WILY: If I Had a...

I organized my desk today and, in the process, discovered that I love journals, notebooks, and pens. So much that the header photo on my blog page at www.davidhersher.com/blog is a stack of my various journals: Moleskines, Leuchtturms, Field Notes, a Rocketbook Wave, and a whole bunch of dime composition books that I greedily hoard from Target during the post-back to school clearance sale. I won’t even mention the 3x5 note cards.

I also have a thing for organizers. At various times I’ve used a Franklin day planner, the Full Focus planner by Michael Hyatt, bullet journals, and online calendars to keep my life in order and my goals in focus.

If I had a nice journal, I would feel obligated to write in it,

If I had a daily planner, I would be able to stay on goal,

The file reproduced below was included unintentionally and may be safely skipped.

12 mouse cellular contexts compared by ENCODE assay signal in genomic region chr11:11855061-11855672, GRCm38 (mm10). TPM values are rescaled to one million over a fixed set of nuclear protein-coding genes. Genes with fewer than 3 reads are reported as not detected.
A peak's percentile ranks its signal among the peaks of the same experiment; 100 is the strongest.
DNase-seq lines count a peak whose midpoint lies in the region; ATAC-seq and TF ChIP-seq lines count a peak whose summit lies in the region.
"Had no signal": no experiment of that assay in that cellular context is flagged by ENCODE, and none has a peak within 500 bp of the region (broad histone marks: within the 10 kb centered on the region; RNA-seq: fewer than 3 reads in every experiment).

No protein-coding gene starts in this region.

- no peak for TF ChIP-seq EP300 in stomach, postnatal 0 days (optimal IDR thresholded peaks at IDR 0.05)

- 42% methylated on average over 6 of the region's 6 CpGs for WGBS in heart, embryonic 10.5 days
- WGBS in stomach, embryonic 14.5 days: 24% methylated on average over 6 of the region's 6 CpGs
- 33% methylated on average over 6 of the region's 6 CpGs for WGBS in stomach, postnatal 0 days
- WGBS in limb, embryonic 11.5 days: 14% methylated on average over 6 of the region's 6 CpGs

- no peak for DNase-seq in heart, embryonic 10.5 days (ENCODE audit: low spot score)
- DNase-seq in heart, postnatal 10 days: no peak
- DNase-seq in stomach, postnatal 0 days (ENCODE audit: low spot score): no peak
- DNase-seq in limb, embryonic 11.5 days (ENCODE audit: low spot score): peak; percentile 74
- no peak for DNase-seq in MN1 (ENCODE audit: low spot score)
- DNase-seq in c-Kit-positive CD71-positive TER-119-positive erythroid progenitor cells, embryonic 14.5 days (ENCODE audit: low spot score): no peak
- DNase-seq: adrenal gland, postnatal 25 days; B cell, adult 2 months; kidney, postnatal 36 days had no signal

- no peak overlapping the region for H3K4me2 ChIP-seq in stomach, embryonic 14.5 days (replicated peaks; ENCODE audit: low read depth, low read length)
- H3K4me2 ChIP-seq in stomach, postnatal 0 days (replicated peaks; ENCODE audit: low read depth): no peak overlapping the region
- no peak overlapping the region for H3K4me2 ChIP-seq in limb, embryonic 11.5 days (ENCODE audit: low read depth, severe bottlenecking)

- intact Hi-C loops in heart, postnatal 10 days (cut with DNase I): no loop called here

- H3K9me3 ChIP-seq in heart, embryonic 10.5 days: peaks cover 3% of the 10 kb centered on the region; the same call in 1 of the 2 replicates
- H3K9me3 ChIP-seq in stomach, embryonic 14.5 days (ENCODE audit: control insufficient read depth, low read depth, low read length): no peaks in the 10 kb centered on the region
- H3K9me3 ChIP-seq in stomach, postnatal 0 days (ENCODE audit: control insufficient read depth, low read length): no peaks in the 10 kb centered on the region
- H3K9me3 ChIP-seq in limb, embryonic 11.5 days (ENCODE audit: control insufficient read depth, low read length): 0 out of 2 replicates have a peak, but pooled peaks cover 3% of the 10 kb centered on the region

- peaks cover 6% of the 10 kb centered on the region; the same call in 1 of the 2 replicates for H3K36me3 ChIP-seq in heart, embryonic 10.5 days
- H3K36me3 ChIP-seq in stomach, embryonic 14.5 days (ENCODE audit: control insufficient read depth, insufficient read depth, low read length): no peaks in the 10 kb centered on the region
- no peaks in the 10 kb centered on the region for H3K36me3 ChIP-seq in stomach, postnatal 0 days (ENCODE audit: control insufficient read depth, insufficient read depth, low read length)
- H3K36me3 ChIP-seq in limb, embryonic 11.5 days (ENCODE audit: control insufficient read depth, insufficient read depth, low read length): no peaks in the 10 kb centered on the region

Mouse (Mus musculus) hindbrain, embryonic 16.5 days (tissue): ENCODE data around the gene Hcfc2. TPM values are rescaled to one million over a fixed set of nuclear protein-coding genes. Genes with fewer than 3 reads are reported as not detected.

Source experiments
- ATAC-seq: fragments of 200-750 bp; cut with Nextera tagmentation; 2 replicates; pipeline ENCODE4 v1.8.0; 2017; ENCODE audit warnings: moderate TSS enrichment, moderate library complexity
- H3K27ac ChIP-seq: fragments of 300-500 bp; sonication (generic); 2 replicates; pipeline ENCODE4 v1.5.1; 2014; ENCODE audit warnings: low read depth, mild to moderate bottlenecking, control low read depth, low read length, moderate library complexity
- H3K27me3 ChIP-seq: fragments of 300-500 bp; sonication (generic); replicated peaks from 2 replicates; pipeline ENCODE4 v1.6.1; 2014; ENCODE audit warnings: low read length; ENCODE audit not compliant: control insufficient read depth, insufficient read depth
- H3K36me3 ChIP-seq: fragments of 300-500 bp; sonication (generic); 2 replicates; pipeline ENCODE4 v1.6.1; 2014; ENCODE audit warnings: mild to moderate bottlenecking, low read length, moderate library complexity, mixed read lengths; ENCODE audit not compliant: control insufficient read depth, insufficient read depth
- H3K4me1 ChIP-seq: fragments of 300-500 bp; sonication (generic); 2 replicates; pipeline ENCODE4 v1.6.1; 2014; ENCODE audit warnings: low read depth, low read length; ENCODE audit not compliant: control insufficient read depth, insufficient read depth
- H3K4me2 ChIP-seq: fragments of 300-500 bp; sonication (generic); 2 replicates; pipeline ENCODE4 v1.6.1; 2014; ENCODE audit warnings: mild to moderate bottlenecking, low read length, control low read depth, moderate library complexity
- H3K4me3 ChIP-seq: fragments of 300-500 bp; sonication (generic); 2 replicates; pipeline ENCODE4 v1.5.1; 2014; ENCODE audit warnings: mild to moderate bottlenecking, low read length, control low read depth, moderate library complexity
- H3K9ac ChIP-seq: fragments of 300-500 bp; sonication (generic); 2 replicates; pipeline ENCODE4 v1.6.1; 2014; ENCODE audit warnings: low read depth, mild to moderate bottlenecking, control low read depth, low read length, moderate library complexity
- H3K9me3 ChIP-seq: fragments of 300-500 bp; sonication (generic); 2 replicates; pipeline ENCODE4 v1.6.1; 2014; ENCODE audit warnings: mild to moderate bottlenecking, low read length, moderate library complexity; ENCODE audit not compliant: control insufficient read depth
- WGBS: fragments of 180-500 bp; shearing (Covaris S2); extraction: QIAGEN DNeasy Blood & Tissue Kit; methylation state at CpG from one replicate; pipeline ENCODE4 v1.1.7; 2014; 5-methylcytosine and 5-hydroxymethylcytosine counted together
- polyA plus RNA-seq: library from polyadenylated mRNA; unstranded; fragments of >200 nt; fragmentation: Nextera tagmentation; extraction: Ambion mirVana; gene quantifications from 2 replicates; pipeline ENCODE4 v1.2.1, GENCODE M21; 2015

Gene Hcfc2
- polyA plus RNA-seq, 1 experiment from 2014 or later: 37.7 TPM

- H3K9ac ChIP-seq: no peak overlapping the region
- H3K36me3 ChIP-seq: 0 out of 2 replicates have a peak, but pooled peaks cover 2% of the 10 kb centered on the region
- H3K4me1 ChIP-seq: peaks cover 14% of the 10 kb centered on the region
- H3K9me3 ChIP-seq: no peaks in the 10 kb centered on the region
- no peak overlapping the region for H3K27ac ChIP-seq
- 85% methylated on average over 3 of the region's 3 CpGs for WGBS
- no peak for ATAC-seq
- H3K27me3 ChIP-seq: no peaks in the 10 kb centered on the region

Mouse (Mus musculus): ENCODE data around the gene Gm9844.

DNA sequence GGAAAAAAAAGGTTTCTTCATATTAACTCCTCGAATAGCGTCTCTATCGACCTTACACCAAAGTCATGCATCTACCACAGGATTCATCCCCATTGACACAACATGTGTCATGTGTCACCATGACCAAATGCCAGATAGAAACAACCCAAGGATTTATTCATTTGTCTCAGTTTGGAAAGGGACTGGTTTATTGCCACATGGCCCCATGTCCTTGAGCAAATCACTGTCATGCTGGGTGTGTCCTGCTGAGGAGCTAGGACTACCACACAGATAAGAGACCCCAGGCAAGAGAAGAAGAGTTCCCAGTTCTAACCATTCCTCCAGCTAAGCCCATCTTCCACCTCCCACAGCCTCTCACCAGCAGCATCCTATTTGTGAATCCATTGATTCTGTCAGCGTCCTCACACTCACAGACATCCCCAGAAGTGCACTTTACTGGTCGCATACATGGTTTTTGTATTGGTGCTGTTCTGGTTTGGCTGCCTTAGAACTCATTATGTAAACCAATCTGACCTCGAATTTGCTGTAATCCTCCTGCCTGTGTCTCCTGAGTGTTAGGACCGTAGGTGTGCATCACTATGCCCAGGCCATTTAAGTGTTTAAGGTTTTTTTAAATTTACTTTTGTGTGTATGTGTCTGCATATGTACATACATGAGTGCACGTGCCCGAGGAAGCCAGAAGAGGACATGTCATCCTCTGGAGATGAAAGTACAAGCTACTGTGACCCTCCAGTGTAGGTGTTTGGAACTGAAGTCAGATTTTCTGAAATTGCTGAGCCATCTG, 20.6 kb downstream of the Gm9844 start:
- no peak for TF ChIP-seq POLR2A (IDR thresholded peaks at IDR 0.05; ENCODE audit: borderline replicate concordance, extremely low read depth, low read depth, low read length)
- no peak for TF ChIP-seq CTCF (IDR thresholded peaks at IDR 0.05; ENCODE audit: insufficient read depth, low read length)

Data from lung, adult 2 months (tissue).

If I had a long-term planner, I would keep my eyes above the weeds,

If I had a cheap notebook, I wouldn’t be afraid of lousy first drafts.

Despite all of these different tools, this is still my first blog post in almost two weeks.

The truth is that the best tool will not solve for a lousy process. It doesn’t matter what you have to write with or in if you don’t sit down every day and write. In fact, two of my favorite writers, Elmore Leonard and Hemingway, started with plain pencil and paper (29-cent pencils for Leonard, as a matter of fact). It doesn’t matter where your goals are recorded if you don’t break them into actionable tasks or revisit them regularly.

I see PMs and organizations do the same thing. They chase new software with extra bells and whistles to help them manage their failing projects when it’s the process that is broken. The new tool might give them a couple of extra ways to measure how they are failing. But it won’t fix the problem.

Process can’t be parachuted in. It must fit the organization. Do you act fast and worry later? You’ll constantly be at odds with a plan-driven or waterfall method. Once you find the process that works for you and your team, you can begin looking for the tools to support it.

Culture, process, then tools. Get the first two correct and you may find that you don’t have to overspend on the tools.

After all, Leonard and Hemingway did just fine with pencil and paper.